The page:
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Framework Review for Atlantic Halibut on the Scotian Shelf and Southern Grand Banks in NAFO Divisions 3NOPs4VWX5Zc: Part 2 - Review of Modelling Approaches

Regional Advisory Meeting – Maritimes Region

March 1–4, 2022
Virtual Meeting

Chairperson: Tara McIntyre


The Atlantic Halibut (Hippoglossus hippoglossus) is the largest of the flatfishes and ranges widely over Canada’s East Coast. The management unit definition (3NOPs4VWX5Zc) is based largely on tagging results that indicate that Atlantic Halibut move extensively throughout the Canadian North Atlantic with smaller fish moving further than larger fish. The Atlantic Halibut fishery was unregulated until a total allowable catch (TAC) was implemented in 1988 and a legal size limit (≤ 81 cm total length) was set in 1994. While the Fisheries and Oceans Canada (DFO) research vessel (RV) survey provides a useful index of abundance for incoming recruitment, it does not provide an index of exploitable biomass (≤ 81 cm total length) since larger fish are captured infrequently. An industry-DFO longline Halibut Survey on the Scotian Shelf and southern Grand Banks (3NOPs4VWX5Zc) was initiated in 1998 to better estimate adult biomass. A commercial index is conducted in conjunction with the longline Halibut Survey. The longline Halibut Survey provides an index for exploitable biomass of Halibut from the Scotian Shelf and southern Grand Banks. The commercial index provides data on the population size structure. A tagging study was initiated in 2006, wherein both recruits and commercial size325d fish were tagged and released. Recoveries are used to estimate exploitation rate.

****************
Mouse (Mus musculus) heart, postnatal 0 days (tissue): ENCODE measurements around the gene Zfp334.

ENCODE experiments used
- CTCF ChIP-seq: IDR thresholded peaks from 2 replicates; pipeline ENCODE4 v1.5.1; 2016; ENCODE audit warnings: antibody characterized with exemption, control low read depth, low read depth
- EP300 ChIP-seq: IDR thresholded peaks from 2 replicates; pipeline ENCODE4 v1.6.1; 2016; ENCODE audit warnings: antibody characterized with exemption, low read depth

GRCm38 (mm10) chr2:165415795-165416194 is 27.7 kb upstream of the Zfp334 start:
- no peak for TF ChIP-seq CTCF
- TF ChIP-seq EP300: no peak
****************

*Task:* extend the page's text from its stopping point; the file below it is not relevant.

A new assessment model and assessment procedures were peer-reviewed in November 2014, to inform Fisheries Management (FM) of the status of the Halibut resource and to provide harvest level advice based on standardized catch rates from the industry-DFO Halibut Survey and stratified mean numbers per tow from the RV survey. Science advice has since been provided through annual updates and evaluation of abundance indicators, landings, and estimates of fishing mortality from tagging data.

In November of 2021, the first peer review meeting of a two-part assessment framework review took place for review of the data inputs. This meeting is the second peer review meeting of the assessment framework review and will focus on a review of the modelling approaches and science advice on harvest strategies.


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Participation to CSAS peer review meetings is by invitation only.

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